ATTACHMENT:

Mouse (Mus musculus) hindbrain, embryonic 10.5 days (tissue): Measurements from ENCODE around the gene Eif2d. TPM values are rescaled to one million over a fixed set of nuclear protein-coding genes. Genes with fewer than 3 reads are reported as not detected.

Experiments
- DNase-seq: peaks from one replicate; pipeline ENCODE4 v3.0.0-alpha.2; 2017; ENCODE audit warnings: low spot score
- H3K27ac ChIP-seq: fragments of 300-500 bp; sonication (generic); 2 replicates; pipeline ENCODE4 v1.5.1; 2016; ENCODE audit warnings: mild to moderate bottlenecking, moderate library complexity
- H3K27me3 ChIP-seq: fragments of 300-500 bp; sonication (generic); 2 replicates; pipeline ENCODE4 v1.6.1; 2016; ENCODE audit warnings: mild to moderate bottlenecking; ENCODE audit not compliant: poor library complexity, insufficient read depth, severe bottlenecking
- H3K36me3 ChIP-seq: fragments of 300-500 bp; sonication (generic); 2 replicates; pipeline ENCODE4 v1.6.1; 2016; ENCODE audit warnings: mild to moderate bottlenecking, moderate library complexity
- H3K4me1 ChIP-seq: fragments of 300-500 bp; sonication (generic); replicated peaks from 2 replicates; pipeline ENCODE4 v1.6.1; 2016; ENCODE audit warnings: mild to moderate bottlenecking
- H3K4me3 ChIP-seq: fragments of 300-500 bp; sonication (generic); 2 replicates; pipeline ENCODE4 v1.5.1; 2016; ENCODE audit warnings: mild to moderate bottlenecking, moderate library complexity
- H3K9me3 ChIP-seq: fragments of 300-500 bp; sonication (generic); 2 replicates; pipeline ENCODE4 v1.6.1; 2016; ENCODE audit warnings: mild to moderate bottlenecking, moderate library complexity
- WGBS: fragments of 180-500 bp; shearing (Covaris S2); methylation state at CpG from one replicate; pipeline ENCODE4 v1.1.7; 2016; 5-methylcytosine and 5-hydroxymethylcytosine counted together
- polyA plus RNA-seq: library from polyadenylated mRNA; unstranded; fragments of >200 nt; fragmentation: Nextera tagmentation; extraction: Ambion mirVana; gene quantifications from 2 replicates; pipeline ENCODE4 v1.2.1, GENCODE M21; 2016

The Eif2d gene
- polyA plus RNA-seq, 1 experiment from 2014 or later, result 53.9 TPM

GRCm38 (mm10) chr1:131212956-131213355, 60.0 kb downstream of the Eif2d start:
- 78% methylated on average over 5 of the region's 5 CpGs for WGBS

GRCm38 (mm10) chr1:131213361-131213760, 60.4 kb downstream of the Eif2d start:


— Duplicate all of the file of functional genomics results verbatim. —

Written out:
Mouse (Mus musculus) hindbrain, embryonic 10.5 days (tissue): Measurements from ENCODE around the gene Eif2d. TPM values are rescaled to one million over a fixed set of nuclear protein-coding genes. Genes with fewer than 3 reads are reported as not detected.

Experiments
- DNase-seq: peaks from one replicate; pipeline ENCODE4 v3.0.0-alpha.2; 2017; ENCODE audit warnings: low spot score
- H3K27ac ChIP-seq: fragments of 300-500 bp; sonication (generic); 2 replicates; pipeline ENCODE4 v1.5.1; 2016; ENCODE audit warnings: mild to moderate bottlenecking, moderate library complexity
- H3K27me3 ChIP-seq: fragments of 300-500 bp; sonication (generic); 2 replicates; pipeline ENCODE4 v1.6.1; 2016; ENCODE audit warnings: mild to moderate bottlenecking; ENCODE audit not compliant: poor library complexity, insufficient read depth, severe bottlenecking
- H3K36me3 ChIP-seq: fragments of 300-500 bp; sonication (generic); 2 replicates; pipeline ENCODE4 v1.6.1; 2016; ENCODE audit warnings: mild to moderate bottlenecking, moderate library complexity
- H3K4me1 ChIP-seq: fragments of 300-500 bp; sonication (generic); replicated peaks from 2 replicates; pipeline ENCODE4 v1.6.1; 2016; ENCODE audit warnings: mild to moderate bottlenecking
- H3K4me3 ChIP-seq: fragments of 300-500 bp; sonication (generic); 2 replicates; pipeline ENCODE4 v1.5.1; 2016; ENCODE audit warnings: mild to moderate bottlenecking, moderate library complexity
- H3K9me3 ChIP-seq: fragments of 300-500 bp; sonication (generic); 2 replicates; pipeline ENCODE4 v1.6.1; 2016; ENCODE audit warnings: mild to moderate bottlenecking, moderate library complexity
- WGBS: fragments of 180-500 bp; shearing (Covaris S2); methylation state at CpG from one replicate; pipeline ENCODE4 v1.1.7; 2016; 5-methylcytosine and 5-hydroxymethylcytosine counted together
- polyA plus RNA-seq: library from polyadenylated mRNA; unstranded; fragments of >200 nt; fragmentation: Nextera tagmentation; extraction: Ambion mirVana; gene quantifications from 2 replicates; pipeline ENCODE4 v1.2.1, GENCODE M21; 2016

The Eif2d gene
- polyA plus RNA-seq, 1 experiment from 2014 or later, result 53.9 TPM

GRCm38 (mm10) chr1:131212956-131213355, 60.0 kb downstream of the Eif2d start:
- 78% methylated on average over 5 of the region's 5 CpGs for WGBS

GRCm38 (mm10) chr1:131213361-131213760, 60.4 kb downstream of the Eif2d start: